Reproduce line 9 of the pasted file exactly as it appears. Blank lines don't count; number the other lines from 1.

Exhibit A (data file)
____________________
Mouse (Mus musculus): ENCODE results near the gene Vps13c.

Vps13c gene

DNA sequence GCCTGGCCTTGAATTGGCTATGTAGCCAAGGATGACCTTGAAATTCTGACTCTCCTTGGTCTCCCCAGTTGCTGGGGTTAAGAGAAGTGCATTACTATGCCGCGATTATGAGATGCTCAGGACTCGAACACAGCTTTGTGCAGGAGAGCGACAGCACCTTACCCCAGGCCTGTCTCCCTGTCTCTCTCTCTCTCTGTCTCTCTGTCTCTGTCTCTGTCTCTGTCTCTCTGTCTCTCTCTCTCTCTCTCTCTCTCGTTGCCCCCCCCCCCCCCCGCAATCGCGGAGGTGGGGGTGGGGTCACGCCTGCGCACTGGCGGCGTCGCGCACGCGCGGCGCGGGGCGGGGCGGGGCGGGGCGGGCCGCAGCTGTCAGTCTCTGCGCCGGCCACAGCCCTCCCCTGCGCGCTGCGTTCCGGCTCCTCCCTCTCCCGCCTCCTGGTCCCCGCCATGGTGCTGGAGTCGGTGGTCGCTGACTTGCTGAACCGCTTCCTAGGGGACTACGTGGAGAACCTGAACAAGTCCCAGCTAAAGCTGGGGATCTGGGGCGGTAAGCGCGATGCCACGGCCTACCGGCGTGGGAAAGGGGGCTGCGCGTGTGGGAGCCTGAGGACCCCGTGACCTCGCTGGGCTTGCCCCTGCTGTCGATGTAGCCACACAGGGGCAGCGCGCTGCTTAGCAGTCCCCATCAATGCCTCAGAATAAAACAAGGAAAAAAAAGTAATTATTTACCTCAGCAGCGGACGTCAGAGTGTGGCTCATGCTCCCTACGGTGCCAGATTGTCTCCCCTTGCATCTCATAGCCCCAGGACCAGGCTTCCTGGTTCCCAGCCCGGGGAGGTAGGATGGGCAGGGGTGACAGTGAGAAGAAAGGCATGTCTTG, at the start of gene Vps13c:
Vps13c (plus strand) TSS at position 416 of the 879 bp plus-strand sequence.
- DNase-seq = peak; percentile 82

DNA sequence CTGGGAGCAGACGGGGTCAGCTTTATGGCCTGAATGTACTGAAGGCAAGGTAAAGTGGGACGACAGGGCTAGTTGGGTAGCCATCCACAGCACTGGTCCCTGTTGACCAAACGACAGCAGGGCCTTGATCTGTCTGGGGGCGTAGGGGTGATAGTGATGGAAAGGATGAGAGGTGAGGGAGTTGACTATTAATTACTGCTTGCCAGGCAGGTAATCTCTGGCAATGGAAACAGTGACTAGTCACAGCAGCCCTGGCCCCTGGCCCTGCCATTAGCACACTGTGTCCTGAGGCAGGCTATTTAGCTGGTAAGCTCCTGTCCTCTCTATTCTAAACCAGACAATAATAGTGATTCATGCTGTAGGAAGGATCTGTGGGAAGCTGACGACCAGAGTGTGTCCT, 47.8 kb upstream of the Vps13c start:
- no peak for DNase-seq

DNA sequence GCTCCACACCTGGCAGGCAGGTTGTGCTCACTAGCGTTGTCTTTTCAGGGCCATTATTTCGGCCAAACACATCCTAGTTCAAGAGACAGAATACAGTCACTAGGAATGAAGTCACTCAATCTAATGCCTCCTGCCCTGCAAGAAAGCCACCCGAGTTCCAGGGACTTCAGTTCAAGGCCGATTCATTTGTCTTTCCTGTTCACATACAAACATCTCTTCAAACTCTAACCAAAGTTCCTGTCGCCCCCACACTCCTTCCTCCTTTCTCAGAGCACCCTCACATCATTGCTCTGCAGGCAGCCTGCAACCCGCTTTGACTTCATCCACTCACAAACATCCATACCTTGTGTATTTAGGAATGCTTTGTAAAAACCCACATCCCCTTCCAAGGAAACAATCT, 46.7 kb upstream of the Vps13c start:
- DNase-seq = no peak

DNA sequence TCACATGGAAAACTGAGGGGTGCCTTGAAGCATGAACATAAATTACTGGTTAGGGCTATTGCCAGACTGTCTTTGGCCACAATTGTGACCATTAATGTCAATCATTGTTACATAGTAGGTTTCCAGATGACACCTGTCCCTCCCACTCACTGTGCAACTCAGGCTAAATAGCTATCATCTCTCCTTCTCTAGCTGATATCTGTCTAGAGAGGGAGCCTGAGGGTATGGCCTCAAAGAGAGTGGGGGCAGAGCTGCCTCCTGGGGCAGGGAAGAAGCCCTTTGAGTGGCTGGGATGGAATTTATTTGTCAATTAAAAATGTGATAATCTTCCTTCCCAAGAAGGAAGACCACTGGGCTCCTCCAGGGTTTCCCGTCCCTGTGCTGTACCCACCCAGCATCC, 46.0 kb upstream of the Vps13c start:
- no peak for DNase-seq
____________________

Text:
- DNase-seq = no peak